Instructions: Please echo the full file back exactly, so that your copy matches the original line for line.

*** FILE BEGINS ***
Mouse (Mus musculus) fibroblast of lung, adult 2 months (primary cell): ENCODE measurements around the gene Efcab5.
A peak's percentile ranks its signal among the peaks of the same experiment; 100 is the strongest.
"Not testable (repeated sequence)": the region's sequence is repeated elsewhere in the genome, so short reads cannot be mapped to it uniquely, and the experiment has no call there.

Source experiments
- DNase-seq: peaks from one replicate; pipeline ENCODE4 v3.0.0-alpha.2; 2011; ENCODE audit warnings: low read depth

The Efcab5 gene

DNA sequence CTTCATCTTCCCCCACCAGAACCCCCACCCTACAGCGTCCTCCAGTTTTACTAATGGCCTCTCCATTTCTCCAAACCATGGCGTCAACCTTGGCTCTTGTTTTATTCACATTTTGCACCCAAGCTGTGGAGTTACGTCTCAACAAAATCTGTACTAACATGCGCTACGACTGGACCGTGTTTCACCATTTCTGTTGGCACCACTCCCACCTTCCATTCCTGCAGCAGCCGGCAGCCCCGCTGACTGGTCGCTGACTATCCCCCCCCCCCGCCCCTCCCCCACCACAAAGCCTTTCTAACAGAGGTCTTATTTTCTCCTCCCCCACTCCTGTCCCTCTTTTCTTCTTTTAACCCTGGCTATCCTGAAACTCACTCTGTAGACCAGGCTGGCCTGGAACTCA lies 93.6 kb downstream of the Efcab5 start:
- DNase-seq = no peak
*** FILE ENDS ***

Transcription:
Mouse (Mus musculus) fibroblast of lung, adult 2 months (primary cell): ENCODE measurements around the gene Efcab5.
A peak's percentile ranks its signal among the peaks of the same experiment; 100 is the strongest.
"Not testable (repeated sequence)": the region's sequence is repeated elsewhere in the genome, so short reads cannot be mapped to it uniquely, and the experiment has no call there.

Source experiments
- DNase-seq: peaks from one replicate; pipeline ENCODE4 v3.0.0-alpha.2; 2011; ENCODE audit warnings: low read depth

The Efcab5 gene

DNA sequence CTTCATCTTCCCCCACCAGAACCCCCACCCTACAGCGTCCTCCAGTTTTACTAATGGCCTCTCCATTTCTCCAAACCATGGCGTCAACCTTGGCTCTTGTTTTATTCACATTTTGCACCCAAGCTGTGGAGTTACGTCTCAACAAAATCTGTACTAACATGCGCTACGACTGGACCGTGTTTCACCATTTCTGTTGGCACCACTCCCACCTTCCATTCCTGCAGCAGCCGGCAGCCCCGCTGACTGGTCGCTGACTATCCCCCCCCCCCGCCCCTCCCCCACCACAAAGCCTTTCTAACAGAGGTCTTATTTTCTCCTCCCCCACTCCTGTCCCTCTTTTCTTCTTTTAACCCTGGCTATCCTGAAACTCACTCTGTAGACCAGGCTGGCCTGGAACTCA lies 93.6 kb downstream of the Efcab5 start:
- DNase-seq = no peak